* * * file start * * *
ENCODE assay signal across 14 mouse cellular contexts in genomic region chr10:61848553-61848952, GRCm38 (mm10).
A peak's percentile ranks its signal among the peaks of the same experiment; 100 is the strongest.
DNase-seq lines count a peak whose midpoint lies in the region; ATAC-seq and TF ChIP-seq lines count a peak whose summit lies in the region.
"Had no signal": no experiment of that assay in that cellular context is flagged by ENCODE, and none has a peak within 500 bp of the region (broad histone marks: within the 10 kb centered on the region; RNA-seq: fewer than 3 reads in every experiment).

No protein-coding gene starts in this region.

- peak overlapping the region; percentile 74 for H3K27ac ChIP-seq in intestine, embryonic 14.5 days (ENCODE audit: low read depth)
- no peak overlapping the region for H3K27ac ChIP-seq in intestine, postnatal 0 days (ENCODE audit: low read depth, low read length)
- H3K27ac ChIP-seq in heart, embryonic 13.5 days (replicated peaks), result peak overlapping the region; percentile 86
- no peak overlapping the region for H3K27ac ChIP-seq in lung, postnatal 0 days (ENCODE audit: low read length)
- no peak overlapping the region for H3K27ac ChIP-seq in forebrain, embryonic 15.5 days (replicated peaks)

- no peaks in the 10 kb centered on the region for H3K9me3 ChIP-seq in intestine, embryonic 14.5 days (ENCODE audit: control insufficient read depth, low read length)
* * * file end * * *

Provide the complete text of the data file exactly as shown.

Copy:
ENCODE assay signal across 14 mouse cellular contexts in genomic region chr10:61848553-61848952, GRCm38 (mm10).
A peak's percentile ranks its signal among the peaks of the same experiment; 100 is the strongest.
DNase-seq lines count a peak whose midpoint lies in the region; ATAC-seq and TF ChIP-seq lines count a peak whose summit lies in the region.
"Had no signal": no experiment of that assay in that cellular context is flagged by ENCODE, and none has a peak within 500 bp of the region (broad histone marks: within the 10 kb centered on the region; RNA-seq: fewer than 3 reads in every experiment).

No protein-coding gene starts in this region.

- peak overlapping the region; percentile 74 for H3K27ac ChIP-seq in intestine, embryonic 14.5 days (ENCODE audit: low read depth)
- no peak overlapping the region for H3K27ac ChIP-seq in intestine, postnatal 0 days (ENCODE audit: low read depth, low read length)
- H3K27ac ChIP-seq in heart, embryonic 13.5 days (replicated peaks), result peak overlapping the region; percentile 86
- no peak overlapping the region for H3K27ac ChIP-seq in lung, postnatal 0 days (ENCODE audit: low read length)
- no peak overlapping the region for H3K27ac ChIP-seq in forebrain, embryonic 15.5 days (replicated peaks)

- no peaks in the 10 kb centered on the region for H3K9me3 ChIP-seq in intestine, embryonic 14.5 days (ENCODE audit: control insufficient read depth, low read length)